John Ashbery

September 4, 2017

The first time I heard Ashbery read, he had just published a book titled Three Poems–much of it set as prose.  The Viking paperback edition I just took down from my shelf cost $2.25, and some passages that spoke to me at the time are underlined: “the ugliness of waiting”; “For starting out, even just a very few steps, completely changes the nature of the journey as it was when it lay intact and folded”; “But the light continues to grow, the eternal disarray of sunrise….”  I loved the lulling voice, the sprawling sentences, the way the mind moved, the sounds–just as I had when I picked up his first book, Some Trees, at the Corner Bookstore (in the middle of the block) in Ithaca, New York, and was mesmerized by the title poem.  When Ashbery read at Cornell, he sat down at a bare table, read with minimal inflection and without looking up, and left without commenting.  He refused to be a go-between or explicator.  I once heard James Tate respond to a student who said he found Ashbery difficult: “I don’t understand why people say that.  All you have to do is listen.”  I don’t find it as simple as Tate did–I’m often utterly baffled, and read Ashbery most happily when I’m totally immersed in his poems, the music of his mind.  But the music is where it all starts.  Just listen:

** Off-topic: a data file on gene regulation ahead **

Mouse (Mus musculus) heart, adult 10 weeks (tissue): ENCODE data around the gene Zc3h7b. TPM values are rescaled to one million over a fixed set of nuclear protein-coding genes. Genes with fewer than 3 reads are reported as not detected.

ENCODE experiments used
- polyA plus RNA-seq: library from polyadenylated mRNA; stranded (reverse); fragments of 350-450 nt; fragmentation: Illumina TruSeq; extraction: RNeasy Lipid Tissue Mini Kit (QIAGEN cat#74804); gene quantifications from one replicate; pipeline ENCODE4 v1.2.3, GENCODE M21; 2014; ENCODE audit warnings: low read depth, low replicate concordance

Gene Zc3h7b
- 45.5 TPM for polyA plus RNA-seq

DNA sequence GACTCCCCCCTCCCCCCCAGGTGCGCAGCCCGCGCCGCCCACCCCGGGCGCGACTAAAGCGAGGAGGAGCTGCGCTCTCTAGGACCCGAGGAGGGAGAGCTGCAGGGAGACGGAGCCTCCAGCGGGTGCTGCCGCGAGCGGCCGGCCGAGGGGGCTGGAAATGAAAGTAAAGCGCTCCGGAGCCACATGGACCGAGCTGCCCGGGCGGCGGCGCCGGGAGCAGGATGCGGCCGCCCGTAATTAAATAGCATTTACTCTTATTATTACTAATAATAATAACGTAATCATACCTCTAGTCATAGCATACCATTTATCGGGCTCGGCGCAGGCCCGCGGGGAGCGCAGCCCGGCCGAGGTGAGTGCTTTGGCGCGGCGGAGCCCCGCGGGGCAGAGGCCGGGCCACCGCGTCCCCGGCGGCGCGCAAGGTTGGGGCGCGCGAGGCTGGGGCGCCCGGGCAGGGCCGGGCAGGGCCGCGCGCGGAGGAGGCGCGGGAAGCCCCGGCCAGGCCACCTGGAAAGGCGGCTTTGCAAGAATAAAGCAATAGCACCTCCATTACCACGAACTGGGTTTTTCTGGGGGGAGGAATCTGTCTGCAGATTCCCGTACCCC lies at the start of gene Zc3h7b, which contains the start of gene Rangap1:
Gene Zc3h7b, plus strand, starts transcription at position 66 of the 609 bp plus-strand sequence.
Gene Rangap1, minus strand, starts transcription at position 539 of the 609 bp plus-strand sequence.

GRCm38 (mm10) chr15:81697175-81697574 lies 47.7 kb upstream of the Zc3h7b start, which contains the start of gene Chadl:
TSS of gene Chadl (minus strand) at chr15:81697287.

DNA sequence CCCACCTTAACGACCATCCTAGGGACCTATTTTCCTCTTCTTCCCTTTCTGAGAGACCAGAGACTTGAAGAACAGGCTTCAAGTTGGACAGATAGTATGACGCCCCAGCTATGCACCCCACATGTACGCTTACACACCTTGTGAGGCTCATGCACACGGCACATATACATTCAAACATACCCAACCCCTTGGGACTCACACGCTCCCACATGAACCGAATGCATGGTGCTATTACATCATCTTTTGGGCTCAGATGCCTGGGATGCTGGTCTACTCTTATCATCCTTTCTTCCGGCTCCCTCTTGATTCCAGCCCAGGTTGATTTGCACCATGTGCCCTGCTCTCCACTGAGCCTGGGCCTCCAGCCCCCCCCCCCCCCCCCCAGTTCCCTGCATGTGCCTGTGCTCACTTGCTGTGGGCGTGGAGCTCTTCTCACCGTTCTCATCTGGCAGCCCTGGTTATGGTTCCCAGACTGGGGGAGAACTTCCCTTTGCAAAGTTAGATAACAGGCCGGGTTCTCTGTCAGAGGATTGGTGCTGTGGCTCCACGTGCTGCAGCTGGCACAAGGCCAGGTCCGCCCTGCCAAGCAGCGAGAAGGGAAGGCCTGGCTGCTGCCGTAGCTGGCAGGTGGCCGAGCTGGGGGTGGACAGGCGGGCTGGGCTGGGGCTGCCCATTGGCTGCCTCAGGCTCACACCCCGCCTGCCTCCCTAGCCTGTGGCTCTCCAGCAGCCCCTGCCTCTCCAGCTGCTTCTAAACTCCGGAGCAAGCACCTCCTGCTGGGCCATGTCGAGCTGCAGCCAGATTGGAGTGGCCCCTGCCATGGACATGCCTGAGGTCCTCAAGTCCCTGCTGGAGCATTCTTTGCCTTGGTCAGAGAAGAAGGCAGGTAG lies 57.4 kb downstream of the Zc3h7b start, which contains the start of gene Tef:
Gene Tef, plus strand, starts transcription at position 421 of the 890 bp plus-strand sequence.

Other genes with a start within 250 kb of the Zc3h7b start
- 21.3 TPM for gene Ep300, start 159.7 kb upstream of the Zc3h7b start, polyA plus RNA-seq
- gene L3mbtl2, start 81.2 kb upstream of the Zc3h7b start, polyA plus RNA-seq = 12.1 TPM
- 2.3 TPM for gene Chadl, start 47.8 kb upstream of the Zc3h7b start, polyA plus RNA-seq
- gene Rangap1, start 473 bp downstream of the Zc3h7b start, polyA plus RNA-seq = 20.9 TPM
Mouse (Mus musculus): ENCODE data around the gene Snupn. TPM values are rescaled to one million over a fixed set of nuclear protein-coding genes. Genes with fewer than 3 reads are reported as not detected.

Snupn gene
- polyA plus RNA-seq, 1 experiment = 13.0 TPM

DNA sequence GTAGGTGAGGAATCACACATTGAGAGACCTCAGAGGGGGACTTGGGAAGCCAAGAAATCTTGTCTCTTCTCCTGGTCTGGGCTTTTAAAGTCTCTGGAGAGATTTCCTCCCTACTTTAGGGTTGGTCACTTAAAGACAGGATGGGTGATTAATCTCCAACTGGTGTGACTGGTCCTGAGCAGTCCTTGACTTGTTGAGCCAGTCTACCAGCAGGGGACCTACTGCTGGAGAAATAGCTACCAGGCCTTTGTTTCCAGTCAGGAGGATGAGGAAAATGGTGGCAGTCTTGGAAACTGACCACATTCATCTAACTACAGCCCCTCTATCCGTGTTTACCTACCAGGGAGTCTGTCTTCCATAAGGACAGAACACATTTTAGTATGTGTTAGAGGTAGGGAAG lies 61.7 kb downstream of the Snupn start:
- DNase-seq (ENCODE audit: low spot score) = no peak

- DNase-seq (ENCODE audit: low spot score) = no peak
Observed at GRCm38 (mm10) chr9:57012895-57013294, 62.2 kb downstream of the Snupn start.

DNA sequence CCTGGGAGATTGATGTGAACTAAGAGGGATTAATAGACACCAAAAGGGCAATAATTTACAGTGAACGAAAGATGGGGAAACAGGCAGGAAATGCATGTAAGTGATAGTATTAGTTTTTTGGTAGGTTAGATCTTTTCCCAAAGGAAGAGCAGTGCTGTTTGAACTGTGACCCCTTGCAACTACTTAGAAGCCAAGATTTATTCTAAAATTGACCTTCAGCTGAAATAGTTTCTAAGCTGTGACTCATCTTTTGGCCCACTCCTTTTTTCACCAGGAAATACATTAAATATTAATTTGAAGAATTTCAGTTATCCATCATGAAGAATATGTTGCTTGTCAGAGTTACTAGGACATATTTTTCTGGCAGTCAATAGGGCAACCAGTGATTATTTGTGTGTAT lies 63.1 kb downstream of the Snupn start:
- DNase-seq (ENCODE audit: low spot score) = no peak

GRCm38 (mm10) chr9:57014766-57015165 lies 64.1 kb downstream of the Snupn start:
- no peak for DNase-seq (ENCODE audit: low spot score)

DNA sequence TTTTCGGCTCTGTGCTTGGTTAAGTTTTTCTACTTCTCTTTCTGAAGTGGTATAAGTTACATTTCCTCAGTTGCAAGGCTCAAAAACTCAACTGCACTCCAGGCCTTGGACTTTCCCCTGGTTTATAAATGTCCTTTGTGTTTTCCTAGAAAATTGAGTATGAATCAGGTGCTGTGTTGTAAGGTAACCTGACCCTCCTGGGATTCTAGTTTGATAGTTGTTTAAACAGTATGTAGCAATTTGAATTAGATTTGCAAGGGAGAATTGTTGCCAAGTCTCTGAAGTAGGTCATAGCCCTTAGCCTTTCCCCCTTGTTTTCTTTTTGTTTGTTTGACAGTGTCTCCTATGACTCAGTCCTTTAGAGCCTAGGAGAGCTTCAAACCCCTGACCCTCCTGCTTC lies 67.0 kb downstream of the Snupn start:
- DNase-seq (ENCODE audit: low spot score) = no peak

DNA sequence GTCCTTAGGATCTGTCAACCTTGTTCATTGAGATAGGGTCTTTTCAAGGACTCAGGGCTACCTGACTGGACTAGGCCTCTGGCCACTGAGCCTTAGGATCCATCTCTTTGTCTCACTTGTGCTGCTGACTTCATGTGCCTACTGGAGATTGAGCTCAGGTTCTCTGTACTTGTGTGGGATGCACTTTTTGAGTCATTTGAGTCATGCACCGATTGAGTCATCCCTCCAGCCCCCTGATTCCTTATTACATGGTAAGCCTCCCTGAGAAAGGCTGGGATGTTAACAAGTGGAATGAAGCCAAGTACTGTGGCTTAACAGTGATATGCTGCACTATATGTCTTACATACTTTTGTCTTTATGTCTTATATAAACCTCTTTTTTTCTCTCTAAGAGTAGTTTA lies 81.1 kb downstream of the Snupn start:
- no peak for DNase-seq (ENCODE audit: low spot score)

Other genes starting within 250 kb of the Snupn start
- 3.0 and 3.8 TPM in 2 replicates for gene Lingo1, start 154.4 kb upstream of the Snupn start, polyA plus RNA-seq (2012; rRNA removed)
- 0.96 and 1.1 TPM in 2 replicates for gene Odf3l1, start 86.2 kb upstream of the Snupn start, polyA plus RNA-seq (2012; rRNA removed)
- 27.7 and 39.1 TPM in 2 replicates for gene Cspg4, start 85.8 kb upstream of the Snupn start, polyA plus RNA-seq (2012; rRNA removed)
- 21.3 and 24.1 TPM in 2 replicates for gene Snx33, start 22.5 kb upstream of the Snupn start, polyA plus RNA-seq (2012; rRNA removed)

SOME TREES

These are amazing: each
Joining a neighbor, as though speech
Were a still performance.
Arranging by chance

To meet as far this morning
From the world as agreeing
With it, you and I
Are suddenly what the trees try

To tell us we are:
That their merely being there
Means something; that soon